I was a daughter and a sister. I was a wife and a mom. I had so many friends and so well liked in the community. But, the addictions destroyed many of those relationships. The temptations were stronger than I wanted to admit.
Not only did I battle drugs and alcohol, but dual diagnosis; the addition of mental illness, now being diagnosed with bi-polar disorder; yet another label. Another “thing” I was going to have to fight. But I was determined to prevail; not only for me, but for my daughter. I was going to overcome this.
I went to my first AA meeting on October 9th, 1996. That became my first step and a pathway for my saving grace. I had to do it one day at a time; one or two meetings a day; working the steps and by praying to God constantly. The serenity prayer became part of me, instilled and ingrained to keep me going.
Almost 17 years later, I am well today. I am living a life of inner peace, serenity, and happiness; living each day loving myself, finding hope, constantly healing, and always finding a way to pay it forward.
I think God wants to use me to help others where they believe they are weak; to show them their strengths, whether it be a business issue or in their personal lives. So many times I just sit and talk with others, help them weigh the odds, look at the strengths and weaknesses, and look at it from an optimistic view. People see my strengths and many times I do not even see that. I just view it as a conversation with a friend. Then several months or a year go by and I will run into them or get a phone call and they explain to me how the conversation we had changed them, how it made a difference in a circumstance they were dealing with or helped them in some other way. I think it all goes back to my recovery and how I was always determined to prevail and succeed when many thought I would fail.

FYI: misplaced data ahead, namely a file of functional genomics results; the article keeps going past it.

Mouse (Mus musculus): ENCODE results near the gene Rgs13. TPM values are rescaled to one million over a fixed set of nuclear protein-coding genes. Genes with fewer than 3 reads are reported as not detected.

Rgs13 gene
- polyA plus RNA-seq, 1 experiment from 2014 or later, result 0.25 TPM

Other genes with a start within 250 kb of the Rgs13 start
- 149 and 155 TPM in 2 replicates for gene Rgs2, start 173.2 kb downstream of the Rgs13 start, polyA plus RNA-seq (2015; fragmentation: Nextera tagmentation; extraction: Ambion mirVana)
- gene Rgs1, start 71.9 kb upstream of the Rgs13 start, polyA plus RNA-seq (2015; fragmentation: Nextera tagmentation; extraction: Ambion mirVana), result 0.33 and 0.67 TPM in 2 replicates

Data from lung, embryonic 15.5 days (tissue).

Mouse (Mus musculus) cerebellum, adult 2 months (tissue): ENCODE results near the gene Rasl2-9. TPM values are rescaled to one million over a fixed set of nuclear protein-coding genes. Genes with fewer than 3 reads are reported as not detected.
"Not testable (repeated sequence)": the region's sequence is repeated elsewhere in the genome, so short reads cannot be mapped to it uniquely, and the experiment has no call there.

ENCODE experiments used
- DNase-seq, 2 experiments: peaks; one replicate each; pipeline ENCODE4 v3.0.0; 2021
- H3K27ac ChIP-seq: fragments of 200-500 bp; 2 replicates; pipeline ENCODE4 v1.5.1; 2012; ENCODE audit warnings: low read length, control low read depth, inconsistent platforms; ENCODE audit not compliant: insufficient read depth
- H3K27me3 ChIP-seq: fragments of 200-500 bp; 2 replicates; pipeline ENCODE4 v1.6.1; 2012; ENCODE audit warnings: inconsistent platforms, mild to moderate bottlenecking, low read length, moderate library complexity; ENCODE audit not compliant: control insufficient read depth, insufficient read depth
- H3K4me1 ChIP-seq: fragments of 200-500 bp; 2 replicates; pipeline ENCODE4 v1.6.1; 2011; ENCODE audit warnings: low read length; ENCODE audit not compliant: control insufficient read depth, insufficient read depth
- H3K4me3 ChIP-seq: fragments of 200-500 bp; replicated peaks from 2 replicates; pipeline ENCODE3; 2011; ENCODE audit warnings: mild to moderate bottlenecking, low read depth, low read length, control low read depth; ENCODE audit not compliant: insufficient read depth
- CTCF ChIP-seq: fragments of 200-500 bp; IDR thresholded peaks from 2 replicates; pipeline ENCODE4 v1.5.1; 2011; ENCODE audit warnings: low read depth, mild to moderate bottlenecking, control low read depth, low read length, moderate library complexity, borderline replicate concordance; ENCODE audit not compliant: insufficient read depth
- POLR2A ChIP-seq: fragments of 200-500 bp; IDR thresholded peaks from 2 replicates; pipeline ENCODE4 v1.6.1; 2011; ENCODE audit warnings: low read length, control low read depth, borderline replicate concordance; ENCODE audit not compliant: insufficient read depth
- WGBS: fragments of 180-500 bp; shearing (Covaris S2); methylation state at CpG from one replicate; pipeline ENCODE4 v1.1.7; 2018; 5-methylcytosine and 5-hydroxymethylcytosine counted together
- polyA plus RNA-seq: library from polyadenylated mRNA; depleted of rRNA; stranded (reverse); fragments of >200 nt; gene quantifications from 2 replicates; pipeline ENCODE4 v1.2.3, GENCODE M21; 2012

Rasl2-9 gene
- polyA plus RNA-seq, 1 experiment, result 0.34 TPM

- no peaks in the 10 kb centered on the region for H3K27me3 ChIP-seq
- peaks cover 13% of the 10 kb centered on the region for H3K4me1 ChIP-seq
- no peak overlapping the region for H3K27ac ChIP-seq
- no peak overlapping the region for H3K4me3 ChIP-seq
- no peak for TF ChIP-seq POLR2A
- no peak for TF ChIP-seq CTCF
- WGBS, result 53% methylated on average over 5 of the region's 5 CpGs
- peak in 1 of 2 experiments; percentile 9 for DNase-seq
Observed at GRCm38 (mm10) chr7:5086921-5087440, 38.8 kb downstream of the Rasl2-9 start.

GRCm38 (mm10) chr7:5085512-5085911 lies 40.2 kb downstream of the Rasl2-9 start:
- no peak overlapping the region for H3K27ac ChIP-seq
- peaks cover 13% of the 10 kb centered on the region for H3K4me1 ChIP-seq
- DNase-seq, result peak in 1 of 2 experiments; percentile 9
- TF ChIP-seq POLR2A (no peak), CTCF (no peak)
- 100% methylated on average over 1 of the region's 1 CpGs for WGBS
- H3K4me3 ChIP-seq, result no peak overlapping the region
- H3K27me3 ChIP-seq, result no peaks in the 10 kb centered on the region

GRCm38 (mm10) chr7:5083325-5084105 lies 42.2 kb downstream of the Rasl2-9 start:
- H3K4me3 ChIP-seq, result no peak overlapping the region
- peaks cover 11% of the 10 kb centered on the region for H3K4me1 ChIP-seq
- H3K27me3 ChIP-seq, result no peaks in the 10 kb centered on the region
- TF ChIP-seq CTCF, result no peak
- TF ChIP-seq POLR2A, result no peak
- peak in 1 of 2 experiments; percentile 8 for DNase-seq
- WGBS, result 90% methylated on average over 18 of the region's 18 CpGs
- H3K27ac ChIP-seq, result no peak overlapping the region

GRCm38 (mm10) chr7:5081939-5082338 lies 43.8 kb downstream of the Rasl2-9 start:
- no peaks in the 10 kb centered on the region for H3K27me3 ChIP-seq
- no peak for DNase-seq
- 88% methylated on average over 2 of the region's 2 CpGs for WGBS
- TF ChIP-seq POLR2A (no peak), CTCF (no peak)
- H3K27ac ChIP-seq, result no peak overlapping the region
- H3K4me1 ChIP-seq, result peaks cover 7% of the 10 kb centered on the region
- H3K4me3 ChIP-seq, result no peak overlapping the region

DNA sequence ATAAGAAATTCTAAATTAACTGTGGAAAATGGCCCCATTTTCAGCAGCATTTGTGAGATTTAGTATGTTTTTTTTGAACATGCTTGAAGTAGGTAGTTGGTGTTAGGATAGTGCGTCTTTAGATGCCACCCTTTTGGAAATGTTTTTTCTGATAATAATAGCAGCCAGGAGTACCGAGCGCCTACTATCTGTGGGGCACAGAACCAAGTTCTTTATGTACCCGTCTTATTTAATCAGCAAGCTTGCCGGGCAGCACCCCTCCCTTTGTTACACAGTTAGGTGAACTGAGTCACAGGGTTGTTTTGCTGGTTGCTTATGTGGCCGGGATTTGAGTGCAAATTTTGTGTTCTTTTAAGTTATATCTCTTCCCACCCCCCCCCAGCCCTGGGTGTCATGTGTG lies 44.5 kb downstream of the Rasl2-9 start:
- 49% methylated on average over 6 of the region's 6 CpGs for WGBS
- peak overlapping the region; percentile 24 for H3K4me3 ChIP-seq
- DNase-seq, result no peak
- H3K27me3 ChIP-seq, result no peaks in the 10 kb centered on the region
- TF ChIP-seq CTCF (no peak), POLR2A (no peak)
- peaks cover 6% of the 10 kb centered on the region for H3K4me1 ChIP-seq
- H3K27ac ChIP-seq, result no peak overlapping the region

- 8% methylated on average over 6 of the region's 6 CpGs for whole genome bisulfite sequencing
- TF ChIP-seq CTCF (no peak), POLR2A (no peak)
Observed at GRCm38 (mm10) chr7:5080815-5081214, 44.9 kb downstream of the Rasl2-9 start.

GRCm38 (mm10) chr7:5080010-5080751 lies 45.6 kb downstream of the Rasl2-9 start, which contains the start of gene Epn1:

What a great life sobriety and getting well has awarded me. My daughter was two when I went into rehab. Wow, the journey I have taken to get to where I am today. What a great life I have been blessed with – an amazing daughter, a loving family and the most cherished of friends. All this would not be possible without surrendering those short 15 and one half years ago. At the same time, overcoming the stigma of living with mental illness (a dual-diagnosis), an even greater challenge. But I DID IT! I survived – not only recovery, but life. A loved clean and sober and with mental illness, “well”, through a divorce, a few more deaths of family members (my brother, grandmother and then my dad), raising a child in a single parent home, balancing home-life with a career and staying strong; setting boundaries. Through all of that, I was able to accomplish a great number of things, such as being a fabulous mother, obtaining my degree; Bachelors in Business Administration, becoming successful in the business world with a great career, reestablishing my relationships with my family and friends, and the list goes on and on. Most of all, raising the most incredible daughter in the world!
I wrote this last October on my 15th AA birthday;
Recovery - it is not a place. It is a destination to be reached. It is a journey - a journey of hope, of healing and of peace. If I can share one thing with someone; it is to find that destination, even if it takes a lifetime. Find your inner peace. Learn to be happy - to love yourself again, to live again, one day at a time … so you too can pay it forward - making another’s life a little more worthwhile.